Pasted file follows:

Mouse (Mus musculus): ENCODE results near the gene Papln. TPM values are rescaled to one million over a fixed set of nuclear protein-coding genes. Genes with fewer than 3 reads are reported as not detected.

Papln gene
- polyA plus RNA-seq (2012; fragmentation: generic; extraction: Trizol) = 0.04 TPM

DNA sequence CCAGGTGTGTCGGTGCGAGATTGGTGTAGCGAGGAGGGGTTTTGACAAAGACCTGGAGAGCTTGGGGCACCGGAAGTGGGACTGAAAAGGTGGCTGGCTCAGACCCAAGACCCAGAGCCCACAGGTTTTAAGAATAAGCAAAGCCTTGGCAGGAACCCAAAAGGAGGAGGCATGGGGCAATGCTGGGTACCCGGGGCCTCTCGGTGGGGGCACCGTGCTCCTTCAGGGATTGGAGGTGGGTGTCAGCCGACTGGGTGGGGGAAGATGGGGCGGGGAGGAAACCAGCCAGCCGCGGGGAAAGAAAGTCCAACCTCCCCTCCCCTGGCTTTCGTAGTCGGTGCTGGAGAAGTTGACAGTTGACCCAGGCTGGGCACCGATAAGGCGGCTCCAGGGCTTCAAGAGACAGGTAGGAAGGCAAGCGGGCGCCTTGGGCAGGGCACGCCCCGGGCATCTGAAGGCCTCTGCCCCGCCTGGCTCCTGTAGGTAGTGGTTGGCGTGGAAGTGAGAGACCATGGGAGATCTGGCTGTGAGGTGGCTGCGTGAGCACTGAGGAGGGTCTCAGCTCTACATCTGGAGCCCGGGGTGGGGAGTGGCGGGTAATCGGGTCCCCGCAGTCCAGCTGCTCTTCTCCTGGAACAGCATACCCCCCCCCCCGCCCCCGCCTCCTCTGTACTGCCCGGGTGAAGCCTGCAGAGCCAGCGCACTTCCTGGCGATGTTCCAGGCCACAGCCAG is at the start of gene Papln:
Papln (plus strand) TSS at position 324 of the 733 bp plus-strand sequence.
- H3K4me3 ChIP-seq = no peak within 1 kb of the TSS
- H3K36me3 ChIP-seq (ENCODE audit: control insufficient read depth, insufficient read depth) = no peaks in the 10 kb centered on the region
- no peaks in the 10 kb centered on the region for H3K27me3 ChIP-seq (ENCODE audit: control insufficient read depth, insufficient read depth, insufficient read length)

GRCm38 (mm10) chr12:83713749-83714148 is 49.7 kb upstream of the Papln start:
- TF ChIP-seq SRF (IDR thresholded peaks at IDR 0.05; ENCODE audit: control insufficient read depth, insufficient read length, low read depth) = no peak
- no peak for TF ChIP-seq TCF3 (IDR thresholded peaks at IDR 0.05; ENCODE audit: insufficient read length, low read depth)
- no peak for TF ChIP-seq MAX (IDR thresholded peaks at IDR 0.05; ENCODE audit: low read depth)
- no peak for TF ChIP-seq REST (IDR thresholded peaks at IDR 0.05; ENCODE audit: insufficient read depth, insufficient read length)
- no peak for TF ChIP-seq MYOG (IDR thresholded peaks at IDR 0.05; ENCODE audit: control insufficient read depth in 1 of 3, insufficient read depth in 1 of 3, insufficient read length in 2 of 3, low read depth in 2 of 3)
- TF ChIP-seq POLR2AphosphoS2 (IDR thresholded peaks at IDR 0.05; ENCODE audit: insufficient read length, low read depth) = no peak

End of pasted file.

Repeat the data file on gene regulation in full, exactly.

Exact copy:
Mouse (Mus musculus): ENCODE results near the gene Papln. TPM values are rescaled to one million over a fixed set of nuclear protein-coding genes. Genes with fewer than 3 reads are reported as not detected.

Papln gene
- polyA plus RNA-seq (2012; fragmentation: generic; extraction: Trizol) = 0.04 TPM

DNA sequence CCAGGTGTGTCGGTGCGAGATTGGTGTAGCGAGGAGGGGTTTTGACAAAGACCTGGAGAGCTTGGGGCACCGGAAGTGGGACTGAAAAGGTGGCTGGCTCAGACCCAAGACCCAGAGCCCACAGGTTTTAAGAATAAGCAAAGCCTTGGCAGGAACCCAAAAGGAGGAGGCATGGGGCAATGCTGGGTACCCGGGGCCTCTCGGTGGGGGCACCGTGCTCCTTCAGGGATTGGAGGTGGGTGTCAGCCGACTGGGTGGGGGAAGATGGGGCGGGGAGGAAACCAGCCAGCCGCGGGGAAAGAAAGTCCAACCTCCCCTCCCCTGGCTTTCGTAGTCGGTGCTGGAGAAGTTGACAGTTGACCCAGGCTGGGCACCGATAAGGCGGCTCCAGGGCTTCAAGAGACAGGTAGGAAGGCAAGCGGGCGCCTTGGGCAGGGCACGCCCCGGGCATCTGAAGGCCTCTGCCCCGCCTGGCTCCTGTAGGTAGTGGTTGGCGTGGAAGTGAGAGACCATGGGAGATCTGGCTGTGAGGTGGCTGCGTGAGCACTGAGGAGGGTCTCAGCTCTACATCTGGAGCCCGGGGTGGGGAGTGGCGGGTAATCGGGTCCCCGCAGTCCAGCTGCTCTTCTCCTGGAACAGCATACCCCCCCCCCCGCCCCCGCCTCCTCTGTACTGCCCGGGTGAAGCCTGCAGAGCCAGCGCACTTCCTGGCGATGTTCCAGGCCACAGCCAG is at the start of gene Papln:
Papln (plus strand) TSS at position 324 of the 733 bp plus-strand sequence.
- H3K4me3 ChIP-seq = no peak within 1 kb of the TSS
- H3K36me3 ChIP-seq (ENCODE audit: control insufficient read depth, insufficient read depth) = no peaks in the 10 kb centered on the region
- no peaks in the 10 kb centered on the region for H3K27me3 ChIP-seq (ENCODE audit: control insufficient read depth, insufficient read depth, insufficient read length)

GRCm38 (mm10) chr12:83713749-83714148 is 49.7 kb upstream of the Papln start:
- TF ChIP-seq SRF (IDR thresholded peaks at IDR 0.05; ENCODE audit: control insufficient read depth, insufficient read length, low read depth) = no peak
- no peak for TF ChIP-seq TCF3 (IDR thresholded peaks at IDR 0.05; ENCODE audit: insufficient read length, low read depth)
- no peak for TF ChIP-seq MAX (IDR thresholded peaks at IDR 0.05; ENCODE audit: low read depth)
- no peak for TF ChIP-seq REST (IDR thresholded peaks at IDR 0.05; ENCODE audit: insufficient read depth, insufficient read length)
- no peak for TF ChIP-seq MYOG (IDR thresholded peaks at IDR 0.05; ENCODE audit: control insufficient read depth in 1 of 3, insufficient read depth in 1 of 3, insufficient read length in 2 of 3, low read depth in 2 of 3)
- TF ChIP-seq POLR2AphosphoS2 (IDR thresholded peaks at IDR 0.05; ENCODE audit: insufficient read length, low read depth) = no peak